breakfast

 

there are five crows this morning. they are eating something that tried to cross the road. I want to know (a cat, a raccoon) but there is too much traffic. I only see black. black swirling, black diving — black tearing red. suddenly, the murder explodes. black flies into the air disturbed, interrupted. a crow leaps across my car; his feathers leave trails on the dusty hood. he peers through my windshield, looks me in the eye. he opens his big onyx beak. I hear him say no, don’t look. you don’t want to know.

 
just keep driving.

 

breakfast

tea

 

I am sitting on my living room floor. the old wood is warm in the sun. it holds me like my grandmother’s arms. the indian is searching through kitchen cabinets. he wants rooibos, he wants it dark red. cigarette smoke coils around his head like a moulting snake. I watch it breathe. I smell its liquid skin. I tell the indian that smoking kills and he laughs. everything is death, he says. death is life. he finds the tea. he pours heat over dried leaves — they bleed. the house fills with the silence of plants, of consuming, of life. I lay my hands on the soft-worn floorboards.

 
I can hear trees sigh.

 

tea

cupboard

 

the indian is measuring the old painted cupboard, stretching his fingers across space, across time. he is calculating. I have a piece of wood, he says. I can fix this for you. a changing wind moves the trees; cool air bursts through my window. it disturbs curtains, stirs the glass sun-catcher. something burns — a faint scent of death, a last gasp of leaves. I want to push him inside the furniture he is examining. I want to shut the door. I want to open it again and find him standing still, standing silent. I want to find him frozen in this moment.

 
I want to hold him in my hand.

 

cupboard

apples

 

my mother is a squirrel in the maple tree. she questions me when I walk outside. she wants to know why I’ve let apples fall to the ground, why I’ve let their yellow flesh go soft and wormy. on the fence, my father reprimands. this is a waste of space. this is a waste of resources. I don’t listen because I am the dog. I eat rotten fruit until I’m sick, until my carnivorous stomach rebels. I hide my shame in the blinding sunlight.

 
I watch until the door closes, then I eat again.

 

apples

delivery

 

I am outside braiding wisteria branches. I can’t stop until all the new shoots are twisted. he is knocking on the closed door, making my silent phone ring. his impatient truck rumbles in the driveway, touching wires it shouldn’t touch. he wants to unload a burdensome box. he wants to remove packaging; he wants to connect. his cigarette is a warning. his broken capillaries are a premonition.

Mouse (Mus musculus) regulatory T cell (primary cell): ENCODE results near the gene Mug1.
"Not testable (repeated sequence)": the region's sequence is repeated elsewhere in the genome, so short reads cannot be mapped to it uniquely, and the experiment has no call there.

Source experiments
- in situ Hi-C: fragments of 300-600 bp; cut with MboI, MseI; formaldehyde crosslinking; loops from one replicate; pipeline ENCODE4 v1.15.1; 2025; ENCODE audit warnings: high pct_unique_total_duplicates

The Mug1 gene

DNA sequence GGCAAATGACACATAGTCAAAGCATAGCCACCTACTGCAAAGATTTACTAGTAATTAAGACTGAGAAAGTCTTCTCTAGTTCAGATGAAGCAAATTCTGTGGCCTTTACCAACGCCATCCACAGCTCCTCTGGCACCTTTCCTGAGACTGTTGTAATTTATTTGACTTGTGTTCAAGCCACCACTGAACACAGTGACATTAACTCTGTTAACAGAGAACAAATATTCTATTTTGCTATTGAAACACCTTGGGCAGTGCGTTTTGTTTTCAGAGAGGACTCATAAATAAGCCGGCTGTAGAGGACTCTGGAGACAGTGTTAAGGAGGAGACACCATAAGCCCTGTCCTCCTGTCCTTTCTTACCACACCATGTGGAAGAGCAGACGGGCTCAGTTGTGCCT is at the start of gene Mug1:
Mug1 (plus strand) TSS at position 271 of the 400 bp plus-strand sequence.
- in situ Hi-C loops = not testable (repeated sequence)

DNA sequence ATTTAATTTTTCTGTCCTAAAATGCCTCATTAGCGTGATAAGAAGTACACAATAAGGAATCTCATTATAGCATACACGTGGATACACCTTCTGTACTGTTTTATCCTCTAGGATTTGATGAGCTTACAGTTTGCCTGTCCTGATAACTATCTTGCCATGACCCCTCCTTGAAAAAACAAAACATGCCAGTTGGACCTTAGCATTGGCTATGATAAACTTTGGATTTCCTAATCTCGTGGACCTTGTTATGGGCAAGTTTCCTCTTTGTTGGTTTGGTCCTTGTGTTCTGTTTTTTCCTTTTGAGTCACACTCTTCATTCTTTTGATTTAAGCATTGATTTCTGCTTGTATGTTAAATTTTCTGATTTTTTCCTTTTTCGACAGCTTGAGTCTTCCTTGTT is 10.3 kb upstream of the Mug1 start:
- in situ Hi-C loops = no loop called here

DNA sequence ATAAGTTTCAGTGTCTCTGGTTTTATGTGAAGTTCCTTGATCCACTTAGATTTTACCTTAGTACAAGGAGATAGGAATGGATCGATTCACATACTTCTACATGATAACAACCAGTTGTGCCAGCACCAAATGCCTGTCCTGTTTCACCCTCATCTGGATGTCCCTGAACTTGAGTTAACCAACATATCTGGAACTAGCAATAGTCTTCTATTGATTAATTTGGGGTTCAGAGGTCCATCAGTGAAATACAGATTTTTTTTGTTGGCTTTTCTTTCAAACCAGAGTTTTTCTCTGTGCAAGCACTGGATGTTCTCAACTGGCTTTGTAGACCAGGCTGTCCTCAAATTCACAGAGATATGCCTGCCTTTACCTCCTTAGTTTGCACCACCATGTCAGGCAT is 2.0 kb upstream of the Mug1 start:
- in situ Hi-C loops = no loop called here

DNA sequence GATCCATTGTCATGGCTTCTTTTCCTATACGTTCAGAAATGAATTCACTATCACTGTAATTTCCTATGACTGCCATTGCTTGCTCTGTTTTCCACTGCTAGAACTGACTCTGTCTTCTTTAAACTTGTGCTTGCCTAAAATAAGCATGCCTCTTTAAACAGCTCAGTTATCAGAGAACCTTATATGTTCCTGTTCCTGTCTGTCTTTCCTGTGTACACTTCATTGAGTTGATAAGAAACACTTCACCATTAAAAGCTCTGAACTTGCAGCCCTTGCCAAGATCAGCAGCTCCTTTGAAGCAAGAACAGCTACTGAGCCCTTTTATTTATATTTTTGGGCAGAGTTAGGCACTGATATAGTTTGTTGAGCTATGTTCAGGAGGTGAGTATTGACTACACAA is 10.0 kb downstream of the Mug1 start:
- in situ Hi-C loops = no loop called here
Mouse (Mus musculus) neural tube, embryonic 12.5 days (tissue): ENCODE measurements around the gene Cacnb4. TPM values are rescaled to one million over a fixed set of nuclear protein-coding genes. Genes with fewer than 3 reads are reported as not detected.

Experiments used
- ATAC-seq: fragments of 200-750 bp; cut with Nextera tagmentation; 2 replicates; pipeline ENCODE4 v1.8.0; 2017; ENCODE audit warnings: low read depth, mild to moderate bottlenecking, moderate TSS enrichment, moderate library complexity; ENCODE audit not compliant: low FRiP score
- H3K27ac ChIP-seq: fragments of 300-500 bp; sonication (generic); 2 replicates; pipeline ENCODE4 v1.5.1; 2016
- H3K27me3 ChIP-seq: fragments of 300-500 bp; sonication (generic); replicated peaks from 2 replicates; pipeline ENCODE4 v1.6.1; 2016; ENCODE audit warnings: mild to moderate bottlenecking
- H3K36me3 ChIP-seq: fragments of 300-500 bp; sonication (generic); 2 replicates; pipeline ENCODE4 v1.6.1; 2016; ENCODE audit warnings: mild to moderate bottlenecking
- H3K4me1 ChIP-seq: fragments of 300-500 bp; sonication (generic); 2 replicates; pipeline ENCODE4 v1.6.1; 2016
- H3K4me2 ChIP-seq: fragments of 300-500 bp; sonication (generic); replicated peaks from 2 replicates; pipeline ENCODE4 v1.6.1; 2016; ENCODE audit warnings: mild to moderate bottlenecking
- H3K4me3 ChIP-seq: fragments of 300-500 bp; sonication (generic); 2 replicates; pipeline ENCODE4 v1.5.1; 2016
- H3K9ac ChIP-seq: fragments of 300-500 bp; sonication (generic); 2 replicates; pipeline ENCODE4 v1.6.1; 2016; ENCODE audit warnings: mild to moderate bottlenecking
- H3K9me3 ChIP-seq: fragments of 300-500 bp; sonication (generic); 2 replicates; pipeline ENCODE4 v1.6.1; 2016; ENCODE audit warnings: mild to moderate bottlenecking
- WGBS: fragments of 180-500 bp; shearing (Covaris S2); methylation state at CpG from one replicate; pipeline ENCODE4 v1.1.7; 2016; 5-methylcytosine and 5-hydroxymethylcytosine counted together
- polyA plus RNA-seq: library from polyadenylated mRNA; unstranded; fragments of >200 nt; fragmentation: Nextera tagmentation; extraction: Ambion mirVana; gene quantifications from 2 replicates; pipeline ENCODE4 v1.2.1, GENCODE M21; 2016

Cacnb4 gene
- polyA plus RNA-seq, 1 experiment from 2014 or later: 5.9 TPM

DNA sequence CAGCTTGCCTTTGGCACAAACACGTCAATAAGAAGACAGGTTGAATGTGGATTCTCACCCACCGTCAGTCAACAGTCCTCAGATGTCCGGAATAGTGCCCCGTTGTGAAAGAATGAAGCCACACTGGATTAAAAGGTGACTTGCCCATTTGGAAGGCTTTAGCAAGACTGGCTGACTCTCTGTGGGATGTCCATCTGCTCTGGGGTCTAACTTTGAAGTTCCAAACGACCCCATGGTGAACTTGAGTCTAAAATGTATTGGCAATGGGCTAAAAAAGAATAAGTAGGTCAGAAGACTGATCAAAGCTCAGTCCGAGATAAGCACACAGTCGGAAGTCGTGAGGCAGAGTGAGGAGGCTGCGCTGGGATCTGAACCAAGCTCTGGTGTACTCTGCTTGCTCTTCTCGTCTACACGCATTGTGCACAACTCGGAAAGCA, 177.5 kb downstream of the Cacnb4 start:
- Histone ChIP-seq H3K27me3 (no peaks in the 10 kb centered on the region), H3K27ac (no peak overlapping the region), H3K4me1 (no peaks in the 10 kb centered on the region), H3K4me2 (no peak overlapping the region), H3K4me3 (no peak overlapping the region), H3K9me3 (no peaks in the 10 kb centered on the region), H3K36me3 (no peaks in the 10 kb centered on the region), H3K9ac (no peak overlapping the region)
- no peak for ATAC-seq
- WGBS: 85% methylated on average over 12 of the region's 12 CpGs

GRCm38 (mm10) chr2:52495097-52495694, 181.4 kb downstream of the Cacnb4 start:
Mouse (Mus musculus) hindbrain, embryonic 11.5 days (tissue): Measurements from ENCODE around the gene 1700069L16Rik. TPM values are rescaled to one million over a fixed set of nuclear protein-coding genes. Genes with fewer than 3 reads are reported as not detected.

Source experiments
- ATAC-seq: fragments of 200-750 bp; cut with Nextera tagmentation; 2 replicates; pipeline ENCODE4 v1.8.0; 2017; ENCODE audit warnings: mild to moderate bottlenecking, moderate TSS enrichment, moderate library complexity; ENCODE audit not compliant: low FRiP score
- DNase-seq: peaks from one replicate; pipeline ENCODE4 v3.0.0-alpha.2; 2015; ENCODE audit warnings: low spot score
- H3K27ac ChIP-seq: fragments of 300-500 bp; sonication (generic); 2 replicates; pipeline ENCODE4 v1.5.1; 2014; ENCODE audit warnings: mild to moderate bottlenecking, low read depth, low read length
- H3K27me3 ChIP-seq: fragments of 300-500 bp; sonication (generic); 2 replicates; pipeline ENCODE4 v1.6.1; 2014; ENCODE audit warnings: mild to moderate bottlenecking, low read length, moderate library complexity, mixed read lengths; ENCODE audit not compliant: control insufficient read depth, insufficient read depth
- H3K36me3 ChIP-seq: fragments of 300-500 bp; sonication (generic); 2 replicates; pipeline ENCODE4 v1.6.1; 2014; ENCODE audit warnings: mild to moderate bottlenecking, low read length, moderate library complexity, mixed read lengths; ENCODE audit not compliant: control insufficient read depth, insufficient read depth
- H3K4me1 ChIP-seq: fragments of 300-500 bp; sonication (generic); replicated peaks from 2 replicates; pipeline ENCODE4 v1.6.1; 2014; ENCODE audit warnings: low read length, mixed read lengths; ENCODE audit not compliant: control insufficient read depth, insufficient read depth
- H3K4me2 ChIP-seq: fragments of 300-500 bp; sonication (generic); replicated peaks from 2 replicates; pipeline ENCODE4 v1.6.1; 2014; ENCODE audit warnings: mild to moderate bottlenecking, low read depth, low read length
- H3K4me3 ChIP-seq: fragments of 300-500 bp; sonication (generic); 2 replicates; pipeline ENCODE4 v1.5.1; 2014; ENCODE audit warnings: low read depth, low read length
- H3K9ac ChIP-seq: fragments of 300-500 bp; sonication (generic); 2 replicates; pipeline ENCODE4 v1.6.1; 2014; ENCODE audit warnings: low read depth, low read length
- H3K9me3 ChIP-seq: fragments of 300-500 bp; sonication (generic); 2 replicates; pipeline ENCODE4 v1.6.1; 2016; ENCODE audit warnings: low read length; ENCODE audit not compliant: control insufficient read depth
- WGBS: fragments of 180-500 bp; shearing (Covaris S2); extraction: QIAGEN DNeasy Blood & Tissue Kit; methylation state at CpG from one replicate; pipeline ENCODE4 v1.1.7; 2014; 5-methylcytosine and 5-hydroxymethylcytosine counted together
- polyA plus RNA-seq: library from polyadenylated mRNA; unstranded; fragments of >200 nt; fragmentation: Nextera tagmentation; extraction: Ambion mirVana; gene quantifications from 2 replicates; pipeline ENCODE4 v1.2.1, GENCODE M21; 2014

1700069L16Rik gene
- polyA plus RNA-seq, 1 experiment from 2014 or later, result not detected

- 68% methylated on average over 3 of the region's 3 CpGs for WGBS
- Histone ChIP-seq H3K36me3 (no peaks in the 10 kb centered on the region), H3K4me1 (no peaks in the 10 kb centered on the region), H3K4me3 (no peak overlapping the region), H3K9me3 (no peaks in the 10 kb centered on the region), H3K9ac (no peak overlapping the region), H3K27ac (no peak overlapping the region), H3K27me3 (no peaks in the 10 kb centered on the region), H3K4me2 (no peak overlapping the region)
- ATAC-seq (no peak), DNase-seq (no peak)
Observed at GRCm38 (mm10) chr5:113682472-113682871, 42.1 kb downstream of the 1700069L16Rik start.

a crow watches us with gun-metal eyes.

 

delivery

string

 

a guy walks into a bar. he’s looking for a priest, a preacher — a rabbi. he’s looking for a piece of string. he opens the box on my kitchen table, a cardboard space where I put all the things he left here for me to put into a box. a twisted muscle beats in its wet corner, underneath the love letters tied together with frayed knots. their envelopes are so damp, so old that they’ve resealed themselves. my secrets are untold again.

 
my lies are truth again.

 

string

king

 

he’s at the deli counter, waiting for the blue woman to pick through fried thighs and legs, to put twelve in a black plastic box. his cart is full of bananas and peanut butter and prescription packages. I say to him — what are you thinking? that’s what got you the last time. look at yourself, man. you can’t zip your jumpsuit. you can’t catch your breath. he shimmies. he shakes. he lifts up his diamond-studded shades, looks me right in the eye. you’re right, he says. it’s the damned chicken. it gets me every time. thank you, he says.

 
thank you very much.

 

king

fire

 

my old door is burning in the fire pit he made from a rusty oil barrel. I don’t know where the other half is — it could be belching smoke into another tired town. the indian walks up the driveway whistling, rustling a paper bag. he comes for the apples. he comes for the flames. he comes to tell me to close my windows because he smells ozone in the air. he feels thunder. a piece of ash floats onto his arm (his bare wood-brown arm). he touches it.

 
luck he says, like a feather, falls down.

 

fire

vision

 

a hawk nags through this morning like an old woman. she circles the yard screeching but no one listens, no one answers. I want to — I want to tell her that I understand, that I had wings. I used to sit in the tree tops with sharp eyes, my proud colors glossy in the sun. I used to see the whole picture. I want to tell her but I’m down here on the ground, tilting objects closer in the light.

 
I call but no one answers.

 

vision

storm

 

a cold front moves in like another cliché. it gusts. it disturbs. the maple tree drops tired branches, used-up leaves. it has held tightfisted its dry wood for weeks but there is no more reason to be lush, to be strong. now is the time to fling, to relinquish. now is the time to dance. thunder sets the expected rhythm.

 
hail accompanies with the expected harmony.

 

storm